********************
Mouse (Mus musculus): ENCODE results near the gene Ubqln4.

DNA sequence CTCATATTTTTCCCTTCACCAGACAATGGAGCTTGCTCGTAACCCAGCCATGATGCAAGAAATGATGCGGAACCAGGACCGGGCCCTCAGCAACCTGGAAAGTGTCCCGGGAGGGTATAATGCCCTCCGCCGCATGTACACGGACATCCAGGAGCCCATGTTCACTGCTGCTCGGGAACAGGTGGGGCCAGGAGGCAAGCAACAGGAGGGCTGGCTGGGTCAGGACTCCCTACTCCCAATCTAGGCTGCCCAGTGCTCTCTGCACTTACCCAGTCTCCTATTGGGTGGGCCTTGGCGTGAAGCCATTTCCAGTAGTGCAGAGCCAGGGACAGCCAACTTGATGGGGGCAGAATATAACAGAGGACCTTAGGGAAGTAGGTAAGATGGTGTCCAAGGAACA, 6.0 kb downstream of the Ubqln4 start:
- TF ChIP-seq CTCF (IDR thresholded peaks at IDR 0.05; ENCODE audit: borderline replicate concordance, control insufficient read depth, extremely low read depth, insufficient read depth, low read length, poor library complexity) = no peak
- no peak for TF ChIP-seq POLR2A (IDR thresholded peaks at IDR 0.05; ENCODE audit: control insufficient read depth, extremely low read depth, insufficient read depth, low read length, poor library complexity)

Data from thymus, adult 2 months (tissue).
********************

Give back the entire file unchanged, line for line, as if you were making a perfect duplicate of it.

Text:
Mouse (Mus musculus): ENCODE results near the gene Ubqln4.

DNA sequence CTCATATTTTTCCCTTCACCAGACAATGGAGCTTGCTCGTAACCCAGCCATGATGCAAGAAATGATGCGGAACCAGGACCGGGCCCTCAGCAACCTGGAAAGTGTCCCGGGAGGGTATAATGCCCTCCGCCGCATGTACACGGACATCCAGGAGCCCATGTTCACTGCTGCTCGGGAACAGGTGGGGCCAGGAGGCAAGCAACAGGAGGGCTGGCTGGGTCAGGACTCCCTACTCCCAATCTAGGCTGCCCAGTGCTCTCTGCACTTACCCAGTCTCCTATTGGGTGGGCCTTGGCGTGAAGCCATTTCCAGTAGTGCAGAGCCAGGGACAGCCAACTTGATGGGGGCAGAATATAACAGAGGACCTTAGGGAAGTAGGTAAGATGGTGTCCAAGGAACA, 6.0 kb downstream of the Ubqln4 start:
- TF ChIP-seq CTCF (IDR thresholded peaks at IDR 0.05; ENCODE audit: borderline replicate concordance, control insufficient read depth, extremely low read depth, insufficient read depth, low read length, poor library complexity) = no peak
- no peak for TF ChIP-seq POLR2A (IDR thresholded peaks at IDR 0.05; ENCODE audit: control insufficient read depth, extremely low read depth, insufficient read depth, low read length, poor library complexity)

Data from thymus, adult 2 months (tissue).